William-Adolphe Bouguereau, France
40.25 in. x 51.4 in.
Gift of the Lawrence C. Phipps Foundation, 1958.115
Photograph © Denver Art Museum 2009. All Rights Reserved.
Born in La Rochelle, France, William-Adolphe Bouguereau [BOO-guhr-oh] is often thought of as the typical French academic painter. After many years of studying, painting, and teaching in France and Italy, Bouguereau rose to prominence as the most famous French painter of his day. His combination of realism and idealism attracted many admirers. He cast many of his compositions in “ideal” ways, with figures based in part on classical statues as models. As one of the key supporters of the Salon (the official exhibition of contemporary art in Paris), Bouguereau showed his work there regularly for several decades. Although he lived during a time when artists were exploring new ways of painting, he never strayed from the conservative, academic style of painting he learned during his formative years. The response to his works was mixed: some found his work impressive for his technical skill, while others thought that the subjects were sappy and old-fashioned. Regardless, he is thought of as the European artist who set the academic standard for painting in the 1800s.
An idyll is a poem, prose piece, or event depicting a rural and tranquil scene, usually in idealized terms. The girls in this painting are images of idyllic innocence. Bouguereau probably created this painting during one of his frequent trips to La Rochelle, modeling it after local peasant children. Childhood Idyll reflects the classicism of academic painting in the late 1800s, which referred back to the art of ancient Greece and Rome. Bouguereau made his paintings look timeless: instead of portraying the girls in the latest fashions, he paints them wearing peasant-type clothing that could belong to several different centuries. Bouguereau’s painting process was long and painstaking; this painting is the result of months of dedicated research, sketching, and careful planning.
The artist’s brushwork is virtually invisible. The figures are painted with thin layers of paint and almost no texture, leaving a smooth, glossy finish. There are only a few spots where you can see big fanned brushstrokes in the clouds, and short, wispy brushstrokes in the shrubs.
The perception of depth in nature can be enhanced with the use of atmospheric haze. This effect is achieved by using less focus and dull, blue hues for distant objects. The haze in this painting represents cloudiness, but can also indicate humidity, rain, snow, or smoke.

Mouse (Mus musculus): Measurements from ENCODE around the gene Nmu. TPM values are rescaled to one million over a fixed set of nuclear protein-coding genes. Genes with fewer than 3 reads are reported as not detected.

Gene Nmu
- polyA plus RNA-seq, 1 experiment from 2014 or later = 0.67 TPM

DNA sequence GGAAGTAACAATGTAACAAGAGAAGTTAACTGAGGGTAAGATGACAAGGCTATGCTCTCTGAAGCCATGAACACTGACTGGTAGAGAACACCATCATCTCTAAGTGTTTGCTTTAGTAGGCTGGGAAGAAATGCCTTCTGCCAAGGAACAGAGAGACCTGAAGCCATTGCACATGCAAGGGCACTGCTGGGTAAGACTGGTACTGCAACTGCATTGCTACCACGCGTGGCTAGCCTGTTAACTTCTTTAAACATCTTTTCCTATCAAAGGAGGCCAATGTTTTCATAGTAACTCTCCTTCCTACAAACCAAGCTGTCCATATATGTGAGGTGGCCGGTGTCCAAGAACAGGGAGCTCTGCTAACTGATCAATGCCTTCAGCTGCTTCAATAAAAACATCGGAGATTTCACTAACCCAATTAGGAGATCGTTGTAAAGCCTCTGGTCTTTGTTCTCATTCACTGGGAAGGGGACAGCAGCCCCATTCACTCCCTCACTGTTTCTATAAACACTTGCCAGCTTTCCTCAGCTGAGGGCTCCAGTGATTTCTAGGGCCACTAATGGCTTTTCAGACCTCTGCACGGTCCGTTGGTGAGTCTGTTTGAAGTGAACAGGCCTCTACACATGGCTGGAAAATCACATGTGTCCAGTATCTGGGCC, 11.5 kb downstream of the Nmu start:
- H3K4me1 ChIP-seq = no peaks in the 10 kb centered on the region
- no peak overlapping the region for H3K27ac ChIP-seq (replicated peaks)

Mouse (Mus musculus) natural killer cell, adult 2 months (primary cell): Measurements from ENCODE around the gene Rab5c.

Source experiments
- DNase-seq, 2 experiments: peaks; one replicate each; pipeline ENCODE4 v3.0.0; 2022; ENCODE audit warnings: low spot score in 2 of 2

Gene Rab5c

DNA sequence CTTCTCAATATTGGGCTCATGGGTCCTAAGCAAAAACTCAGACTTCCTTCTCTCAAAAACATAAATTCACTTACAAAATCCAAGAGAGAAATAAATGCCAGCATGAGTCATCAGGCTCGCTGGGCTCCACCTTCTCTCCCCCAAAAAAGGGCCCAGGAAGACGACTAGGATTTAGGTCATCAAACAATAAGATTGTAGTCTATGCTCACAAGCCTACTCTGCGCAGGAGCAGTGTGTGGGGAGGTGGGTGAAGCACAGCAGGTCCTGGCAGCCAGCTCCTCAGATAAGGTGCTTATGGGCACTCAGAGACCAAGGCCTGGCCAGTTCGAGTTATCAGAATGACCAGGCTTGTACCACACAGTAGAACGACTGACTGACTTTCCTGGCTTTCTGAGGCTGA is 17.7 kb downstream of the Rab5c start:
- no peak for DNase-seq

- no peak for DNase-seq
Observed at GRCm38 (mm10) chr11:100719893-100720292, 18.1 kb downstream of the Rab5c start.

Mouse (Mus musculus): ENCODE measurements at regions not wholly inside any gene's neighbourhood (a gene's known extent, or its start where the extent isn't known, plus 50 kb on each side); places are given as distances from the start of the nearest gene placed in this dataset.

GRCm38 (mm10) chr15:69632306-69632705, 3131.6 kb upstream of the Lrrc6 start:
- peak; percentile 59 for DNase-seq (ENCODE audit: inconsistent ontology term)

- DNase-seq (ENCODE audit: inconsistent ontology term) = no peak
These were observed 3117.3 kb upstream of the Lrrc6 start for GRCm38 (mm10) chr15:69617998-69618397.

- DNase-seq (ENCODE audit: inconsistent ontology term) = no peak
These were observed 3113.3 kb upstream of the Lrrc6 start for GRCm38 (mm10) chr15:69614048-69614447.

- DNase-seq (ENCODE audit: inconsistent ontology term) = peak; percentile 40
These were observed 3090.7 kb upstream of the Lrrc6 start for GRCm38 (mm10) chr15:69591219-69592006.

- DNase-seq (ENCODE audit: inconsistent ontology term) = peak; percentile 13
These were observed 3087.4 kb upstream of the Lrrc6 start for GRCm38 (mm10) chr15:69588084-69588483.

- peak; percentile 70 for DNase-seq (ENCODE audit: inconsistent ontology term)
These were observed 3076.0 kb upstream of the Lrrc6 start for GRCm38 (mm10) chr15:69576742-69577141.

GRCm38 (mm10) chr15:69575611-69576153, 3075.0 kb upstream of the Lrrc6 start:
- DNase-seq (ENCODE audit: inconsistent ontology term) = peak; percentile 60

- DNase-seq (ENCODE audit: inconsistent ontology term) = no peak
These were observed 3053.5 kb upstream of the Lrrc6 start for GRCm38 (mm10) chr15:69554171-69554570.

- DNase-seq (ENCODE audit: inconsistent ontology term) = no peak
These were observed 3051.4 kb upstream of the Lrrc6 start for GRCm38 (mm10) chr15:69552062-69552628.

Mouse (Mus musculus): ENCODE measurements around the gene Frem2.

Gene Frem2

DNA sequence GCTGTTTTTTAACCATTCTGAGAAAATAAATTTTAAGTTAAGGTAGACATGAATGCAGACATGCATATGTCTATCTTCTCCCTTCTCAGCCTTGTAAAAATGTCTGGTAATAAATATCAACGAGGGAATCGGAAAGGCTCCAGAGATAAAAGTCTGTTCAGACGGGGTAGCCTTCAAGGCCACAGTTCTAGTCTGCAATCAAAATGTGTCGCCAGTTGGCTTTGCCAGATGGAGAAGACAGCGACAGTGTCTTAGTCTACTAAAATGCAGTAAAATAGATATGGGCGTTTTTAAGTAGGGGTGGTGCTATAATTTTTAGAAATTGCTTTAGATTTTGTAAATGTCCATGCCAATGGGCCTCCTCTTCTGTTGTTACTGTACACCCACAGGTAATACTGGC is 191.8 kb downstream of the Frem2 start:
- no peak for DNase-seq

Foreshortening is a technique artists use to create an illusion of depth, either by pushing an object forward or sending it back into space. Look at how much larger the older girl’s feet are compared to her head, for example. The difference in scale between the two anatomical parts suggests that the feet are closer to the viewer than her head.
Composition is the arrangement of elements in a painting. The three main elements in this painting are the girls, the background, and the foreground grasses and shrubs. Bouguereau places his subjects in a space that’s rather like a stage. The two girls are seated center stage, facing the audience at a comfortable distance. The flat landscape and empty sky create a sense of expansiveness, dividing the background into two distinct spaces—the top and the bottom. Although one has the impression that this artwork was painted out of doors, it was actually a very planned and deliberate composition that the artist worked out in his studio.
Bouguereau gives his painting a rosy glow by using pinks and flesh tones to warm the otherwise cool whites and blues. Even the ground seems reddish. Bouguereau adds white and gray to his colors to give the work its soft, pastel effect.
Except for the dark outlines of the girls’ heads against the light sky, there are no strong lines in the painting. Boundaries are merely implied by subtle color shifts. Soft edges and interwoven colors allow our eyes to flow freely across the painting.
The sunlight in this painting is diffused through the overcast sky, softening and muting the colors.
Essay, "The Salon and the Royal Academy," from the Metropolitan Museum of Art's Heilbrunn Timeline of Art History, with accompanying images.
Ayton, Nicola. Nineteenth Century Paintings. London: Richard Green at Three London Galleries, 1989.
Provides broader context for Bouguereau’s work and includes a short biography.
Boime, Albert. The Academy and French Painting in the Nineteenth Century. New York: Phaidon Press, 1970.
Outlines the general principals of Academic painting and touches on Bouguereau’s place in the Academic school.
Cardoso, Rafael C., and Colin Trodd, eds. Art and the Academy in the Nineteenth Century. New Brunswick, NJ: Rutgers University Press, 2000.
Collections of essays that discuss the institutional structures and artistic practices of academies.
Peck, James Frederick, ed. In the Studios of Paris: William Bouguereau and his American Students. Tulsa: The Philbrook Museum of Art, 2006.
Focuses exclusively on Bouguereau, his American pupils, and the history of Parisian art education.
Wissman, Fronia E. Bouguereau. Rohnert Park, CA: Pomegranate Art Books, 1996.
The book explores in-depth the art, career, and family life of the artist.
Funding for object education resources provided by a grant from the Morgridge Family Foundation. Additional funding provided by the William Randolph Hearst Endowment for Education Programs, and Xcel Energy Foundation. We thank our colleagues at the University of Denver Morgridge College of Education.
The images on this page are intended for classroom use only and may not be reproduced for other reasons without the permission of the Denver Art Museum. This object may not currently be on display at the museum.